Sierra Fire Erupts in Southern California and Is Rapidly Spreading
Another wildfire erupted in Southern California on Tuesday night and has spread quickly due to heavy winds. As of Wednesday morning, officials said the fire was destroying vegetation, with potential to also damage suburban homes east of Los Angeles, NBC News reported.
The brush fire ignited in Rialto near the Fontana city limits, and grew overnight to burn at least 147 acres by 5:30 a.m. Wednesday morning. It broke out around 10 p.m. local time in an area of heavy brush, and quickly grew from three acres to 20 in just 15 minutes, fire officials told the Los Angeles Times.
The Sierra Fire is 90 miles east of the Woolsey Fire and the Hill Fire. The former has burned 97,620 acres and is 47% contained, and the latter burned 4,531 acres but was 94% contained Wednesday morning, Cal Fire said.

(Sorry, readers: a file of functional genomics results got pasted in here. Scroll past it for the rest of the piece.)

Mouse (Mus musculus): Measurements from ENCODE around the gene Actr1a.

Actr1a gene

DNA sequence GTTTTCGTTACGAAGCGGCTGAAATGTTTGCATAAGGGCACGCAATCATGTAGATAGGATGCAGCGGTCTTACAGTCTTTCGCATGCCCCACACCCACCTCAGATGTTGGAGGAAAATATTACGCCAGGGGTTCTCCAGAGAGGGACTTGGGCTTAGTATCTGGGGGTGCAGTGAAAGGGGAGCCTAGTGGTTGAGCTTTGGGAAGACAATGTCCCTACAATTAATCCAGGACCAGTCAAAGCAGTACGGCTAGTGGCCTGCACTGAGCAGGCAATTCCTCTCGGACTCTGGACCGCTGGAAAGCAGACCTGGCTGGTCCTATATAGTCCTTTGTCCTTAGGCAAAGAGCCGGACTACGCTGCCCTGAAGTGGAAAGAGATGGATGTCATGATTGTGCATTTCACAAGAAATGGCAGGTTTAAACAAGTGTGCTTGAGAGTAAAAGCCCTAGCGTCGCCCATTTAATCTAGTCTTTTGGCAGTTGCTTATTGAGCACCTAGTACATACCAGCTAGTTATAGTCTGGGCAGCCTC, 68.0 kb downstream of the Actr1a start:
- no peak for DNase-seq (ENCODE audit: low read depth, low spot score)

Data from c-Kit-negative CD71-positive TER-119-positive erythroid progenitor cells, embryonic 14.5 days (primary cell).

“Firefighters making good progress despite relentless winds,” the San Bernardino County Fire Department tweeted. “Engines continue to patrol neighborhoods monitoring for embers. Resources will remain on scene tonight into tomorrow constructing and reinforcing containment lines. Updated acreage in progress.”
California has seen several destructive wildfires in recent weeks. The Camp Fire, which is now the deadliest wildfire in California history, killed at least 48 people, and displaced many others. It’s grown to 130,000 acres and has destroyed 7,600 homes. Hundreds of thousands of people across the state have been evacuated from their homes due to the ongoing fires.